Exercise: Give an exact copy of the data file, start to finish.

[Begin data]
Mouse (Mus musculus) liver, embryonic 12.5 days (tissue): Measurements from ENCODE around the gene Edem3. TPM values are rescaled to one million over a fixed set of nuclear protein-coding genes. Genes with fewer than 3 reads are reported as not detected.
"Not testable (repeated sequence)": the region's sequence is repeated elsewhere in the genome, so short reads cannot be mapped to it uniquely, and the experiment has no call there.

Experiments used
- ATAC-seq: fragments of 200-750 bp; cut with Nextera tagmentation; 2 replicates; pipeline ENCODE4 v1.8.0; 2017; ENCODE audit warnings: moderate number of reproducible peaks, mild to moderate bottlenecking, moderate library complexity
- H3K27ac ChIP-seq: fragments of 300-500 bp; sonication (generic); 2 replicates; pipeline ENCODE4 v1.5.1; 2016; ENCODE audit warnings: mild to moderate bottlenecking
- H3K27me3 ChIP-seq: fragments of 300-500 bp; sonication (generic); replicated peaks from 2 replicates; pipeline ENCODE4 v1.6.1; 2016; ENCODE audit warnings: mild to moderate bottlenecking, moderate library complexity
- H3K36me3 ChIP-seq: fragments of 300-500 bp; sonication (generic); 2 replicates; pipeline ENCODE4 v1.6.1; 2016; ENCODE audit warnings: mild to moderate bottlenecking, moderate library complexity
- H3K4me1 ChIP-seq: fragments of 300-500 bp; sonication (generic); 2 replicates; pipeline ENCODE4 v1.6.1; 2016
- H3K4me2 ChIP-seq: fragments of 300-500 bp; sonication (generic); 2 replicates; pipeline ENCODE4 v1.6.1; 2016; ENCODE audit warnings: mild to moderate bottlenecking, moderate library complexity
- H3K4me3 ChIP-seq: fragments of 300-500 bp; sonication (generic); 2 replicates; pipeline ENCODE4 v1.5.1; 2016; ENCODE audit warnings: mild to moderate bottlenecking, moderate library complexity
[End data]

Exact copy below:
Mouse (Mus musculus) liver, embryonic 12.5 days (tissue): Measurements from ENCODE around the gene Edem3. TPM values are rescaled to one million over a fixed set of nuclear protein-coding genes. Genes with fewer than 3 reads are reported as not detected.
"Not testable (repeated sequence)": the region's sequence is repeated elsewhere in the genome, so short reads cannot be mapped to it uniquely, and the experiment has no call there.

Experiments used
- ATAC-seq: fragments of 200-750 bp; cut with Nextera tagmentation; 2 replicates; pipeline ENCODE4 v1.8.0; 2017; ENCODE audit warnings: moderate number of reproducible peaks, mild to moderate bottlenecking, moderate library complexity
- H3K27ac ChIP-seq: fragments of 300-500 bp; sonication (generic); 2 replicates; pipeline ENCODE4 v1.5.1; 2016; ENCODE audit warnings: mild to moderate bottlenecking
- H3K27me3 ChIP-seq: fragments of 300-500 bp; sonication (generic); replicated peaks from 2 replicates; pipeline ENCODE4 v1.6.1; 2016; ENCODE audit warnings: mild to moderate bottlenecking, moderate library complexity
- H3K36me3 ChIP-seq: fragments of 300-500 bp; sonication (generic); 2 replicates; pipeline ENCODE4 v1.6.1; 2016; ENCODE audit warnings: mild to moderate bottlenecking, moderate library complexity
- H3K4me1 ChIP-seq: fragments of 300-500 bp; sonication (generic); 2 replicates; pipeline ENCODE4 v1.6.1; 2016
- H3K4me2 ChIP-seq: fragments of 300-500 bp; sonication (generic); 2 replicates; pipeline ENCODE4 v1.6.1; 2016; ENCODE audit warnings: mild to moderate bottlenecking, moderate library complexity
- H3K4me3 ChIP-seq: fragments of 300-500 bp; sonication (generic); 2 replicates; pipeline ENCODE4 v1.5.1; 2016; ENCODE audit warnings: mild to moderate bottlenecking, moderate library complexity